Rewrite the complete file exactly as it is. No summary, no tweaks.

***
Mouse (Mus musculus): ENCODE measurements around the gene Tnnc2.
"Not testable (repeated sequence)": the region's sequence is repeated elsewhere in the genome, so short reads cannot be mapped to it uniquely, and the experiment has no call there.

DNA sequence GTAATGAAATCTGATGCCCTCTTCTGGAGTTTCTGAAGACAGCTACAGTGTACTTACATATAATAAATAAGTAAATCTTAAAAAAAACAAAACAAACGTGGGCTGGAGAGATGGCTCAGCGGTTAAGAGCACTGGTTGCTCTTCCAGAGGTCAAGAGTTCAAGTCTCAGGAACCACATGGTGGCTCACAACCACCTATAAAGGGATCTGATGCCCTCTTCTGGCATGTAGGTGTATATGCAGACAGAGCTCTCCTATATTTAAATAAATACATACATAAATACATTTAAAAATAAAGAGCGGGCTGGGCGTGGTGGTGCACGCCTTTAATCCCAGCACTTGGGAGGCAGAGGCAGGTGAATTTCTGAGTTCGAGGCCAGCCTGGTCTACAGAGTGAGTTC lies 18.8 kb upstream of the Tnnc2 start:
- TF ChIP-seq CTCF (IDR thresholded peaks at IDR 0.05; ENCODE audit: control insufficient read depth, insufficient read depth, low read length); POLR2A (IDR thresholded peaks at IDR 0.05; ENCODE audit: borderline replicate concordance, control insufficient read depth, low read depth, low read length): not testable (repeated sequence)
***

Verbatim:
Mouse (Mus musculus): ENCODE measurements around the gene Tnnc2.
"Not testable (repeated sequence)": the region's sequence is repeated elsewhere in the genome, so short reads cannot be mapped to it uniquely, and the experiment has no call there.

DNA sequence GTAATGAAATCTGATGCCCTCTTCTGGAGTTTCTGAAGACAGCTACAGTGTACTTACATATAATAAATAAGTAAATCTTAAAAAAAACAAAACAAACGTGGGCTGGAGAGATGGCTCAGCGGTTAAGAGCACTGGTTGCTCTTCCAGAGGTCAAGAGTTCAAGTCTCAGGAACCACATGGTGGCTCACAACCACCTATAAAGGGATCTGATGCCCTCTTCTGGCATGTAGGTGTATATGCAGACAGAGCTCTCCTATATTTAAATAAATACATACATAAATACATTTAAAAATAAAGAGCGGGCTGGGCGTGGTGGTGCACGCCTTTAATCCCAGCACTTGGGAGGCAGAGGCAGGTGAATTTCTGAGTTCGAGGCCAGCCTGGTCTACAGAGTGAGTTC lies 18.8 kb upstream of the Tnnc2 start:
- TF ChIP-seq CTCF (IDR thresholded peaks at IDR 0.05; ENCODE audit: control insufficient read depth, insufficient read depth, low read length); POLR2A (IDR thresholded peaks at IDR 0.05; ENCODE audit: borderline replicate concordance, control insufficient read depth, low read depth, low read length): not testable (repeated sequence)